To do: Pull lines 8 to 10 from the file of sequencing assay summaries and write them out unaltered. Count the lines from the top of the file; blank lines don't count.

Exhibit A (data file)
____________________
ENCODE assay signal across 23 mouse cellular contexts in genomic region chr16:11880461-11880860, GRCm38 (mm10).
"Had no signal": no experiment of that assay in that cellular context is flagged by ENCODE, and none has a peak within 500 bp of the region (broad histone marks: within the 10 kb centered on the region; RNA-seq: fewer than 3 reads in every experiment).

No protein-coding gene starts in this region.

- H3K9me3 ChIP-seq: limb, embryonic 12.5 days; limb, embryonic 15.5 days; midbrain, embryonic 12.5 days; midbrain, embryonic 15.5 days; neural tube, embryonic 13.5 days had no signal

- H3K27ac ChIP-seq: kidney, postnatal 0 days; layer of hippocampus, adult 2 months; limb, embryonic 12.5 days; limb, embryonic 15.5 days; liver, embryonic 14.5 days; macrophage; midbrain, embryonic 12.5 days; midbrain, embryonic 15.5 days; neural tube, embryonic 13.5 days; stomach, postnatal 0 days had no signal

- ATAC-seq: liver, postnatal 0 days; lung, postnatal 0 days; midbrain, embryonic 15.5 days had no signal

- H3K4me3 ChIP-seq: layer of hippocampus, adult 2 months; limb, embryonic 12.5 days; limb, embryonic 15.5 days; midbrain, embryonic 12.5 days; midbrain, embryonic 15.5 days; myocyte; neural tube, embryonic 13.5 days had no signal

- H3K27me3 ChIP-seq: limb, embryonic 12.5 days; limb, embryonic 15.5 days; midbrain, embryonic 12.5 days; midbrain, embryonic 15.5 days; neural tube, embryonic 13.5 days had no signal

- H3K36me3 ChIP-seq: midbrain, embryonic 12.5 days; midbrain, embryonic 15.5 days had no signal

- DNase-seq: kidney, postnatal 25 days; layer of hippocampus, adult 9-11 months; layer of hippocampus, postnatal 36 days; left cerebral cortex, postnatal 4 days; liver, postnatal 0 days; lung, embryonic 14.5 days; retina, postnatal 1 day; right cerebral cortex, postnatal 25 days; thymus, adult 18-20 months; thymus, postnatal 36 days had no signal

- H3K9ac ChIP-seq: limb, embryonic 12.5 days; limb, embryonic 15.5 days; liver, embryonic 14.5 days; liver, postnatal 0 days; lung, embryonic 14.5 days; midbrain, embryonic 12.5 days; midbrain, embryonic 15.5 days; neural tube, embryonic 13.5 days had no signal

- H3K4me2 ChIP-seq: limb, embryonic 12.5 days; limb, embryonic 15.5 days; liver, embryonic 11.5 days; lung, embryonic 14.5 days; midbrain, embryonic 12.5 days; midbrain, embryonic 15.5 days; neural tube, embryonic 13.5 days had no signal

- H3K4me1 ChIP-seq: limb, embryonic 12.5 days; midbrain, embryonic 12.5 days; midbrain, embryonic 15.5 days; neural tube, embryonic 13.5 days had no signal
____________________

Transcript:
- H3K27me3 ChIP-seq: limb, embryonic 12.5 days; limb, embryonic 15.5 days; midbrain, embryonic 12.5 days; midbrain, embryonic 15.5 days; neural tube, embryonic 13.5 days had no signal

- H3K36me3 ChIP-seq: midbrain, embryonic 12.5 days; midbrain, embryonic 15.5 days had no signal

- DNase-seq: kidney, postnatal 25 days; layer of hippocampus, adult 9-11 months; layer of hippocampus, postnatal 36 days; left cerebral cortex, postnatal 4 days; liver, postnatal 0 days; lung, embryonic 14.5 days; retina, postnatal 1 day; right cerebral cortex, postnatal 25 days; thymus, adult 18-20 months; thymus, postnatal 36 days had no signal